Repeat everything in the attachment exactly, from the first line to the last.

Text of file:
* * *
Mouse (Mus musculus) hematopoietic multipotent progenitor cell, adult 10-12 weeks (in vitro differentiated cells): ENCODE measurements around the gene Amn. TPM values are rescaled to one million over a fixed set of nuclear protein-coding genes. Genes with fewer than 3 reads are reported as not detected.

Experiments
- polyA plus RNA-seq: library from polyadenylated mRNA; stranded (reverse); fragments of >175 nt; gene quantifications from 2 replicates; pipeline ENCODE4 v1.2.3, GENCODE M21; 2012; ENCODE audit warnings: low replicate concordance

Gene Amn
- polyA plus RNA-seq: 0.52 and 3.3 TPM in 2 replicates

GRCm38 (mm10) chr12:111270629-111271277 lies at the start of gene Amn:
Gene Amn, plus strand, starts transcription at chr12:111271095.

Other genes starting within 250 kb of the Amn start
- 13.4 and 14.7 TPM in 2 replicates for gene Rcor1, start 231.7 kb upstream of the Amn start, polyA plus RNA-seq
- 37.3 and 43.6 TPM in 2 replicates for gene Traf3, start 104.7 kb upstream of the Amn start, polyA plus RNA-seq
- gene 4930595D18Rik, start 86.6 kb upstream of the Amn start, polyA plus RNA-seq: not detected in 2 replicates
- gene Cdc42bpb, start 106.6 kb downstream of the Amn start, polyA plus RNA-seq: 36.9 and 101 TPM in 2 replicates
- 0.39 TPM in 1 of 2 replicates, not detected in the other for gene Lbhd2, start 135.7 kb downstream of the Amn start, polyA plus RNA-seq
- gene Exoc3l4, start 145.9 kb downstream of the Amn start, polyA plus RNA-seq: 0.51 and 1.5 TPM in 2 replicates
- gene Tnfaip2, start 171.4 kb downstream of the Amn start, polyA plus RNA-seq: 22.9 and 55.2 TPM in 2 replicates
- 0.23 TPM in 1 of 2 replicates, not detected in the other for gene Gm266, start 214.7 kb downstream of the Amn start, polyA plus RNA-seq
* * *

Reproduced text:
Mouse (Mus musculus) hematopoietic multipotent progenitor cell, adult 10-12 weeks (in vitro differentiated cells): ENCODE measurements around the gene Amn. TPM values are rescaled to one million over a fixed set of nuclear protein-coding genes. Genes with fewer than 3 reads are reported as not detected.

Experiments
- polyA plus RNA-seq: library from polyadenylated mRNA; stranded (reverse); fragments of >175 nt; gene quantifications from 2 replicates; pipeline ENCODE4 v1.2.3, GENCODE M21; 2012; ENCODE audit warnings: low replicate concordance

Gene Amn
- polyA plus RNA-seq: 0.52 and 3.3 TPM in 2 replicates

GRCm38 (mm10) chr12:111270629-111271277 lies at the start of gene Amn:
Gene Amn, plus strand, starts transcription at chr12:111271095.

Other genes starting within 250 kb of the Amn start
- 13.4 and 14.7 TPM in 2 replicates for gene Rcor1, start 231.7 kb upstream of the Amn start, polyA plus RNA-seq
- 37.3 and 43.6 TPM in 2 replicates for gene Traf3, start 104.7 kb upstream of the Amn start, polyA plus RNA-seq
- gene 4930595D18Rik, start 86.6 kb upstream of the Amn start, polyA plus RNA-seq: not detected in 2 replicates
- gene Cdc42bpb, start 106.6 kb downstream of the Amn start, polyA plus RNA-seq: 36.9 and 101 TPM in 2 replicates
- 0.39 TPM in 1 of 2 replicates, not detected in the other for gene Lbhd2, start 135.7 kb downstream of the Amn start, polyA plus RNA-seq
- gene Exoc3l4, start 145.9 kb downstream of the Amn start, polyA plus RNA-seq: 0.51 and 1.5 TPM in 2 replicates
- gene Tnfaip2, start 171.4 kb downstream of the Amn start, polyA plus RNA-seq: 22.9 and 55.2 TPM in 2 replicates
- 0.23 TPM in 1 of 2 replicates, not detected in the other for gene Gm266, start 214.7 kb downstream of the Amn start, polyA plus RNA-seq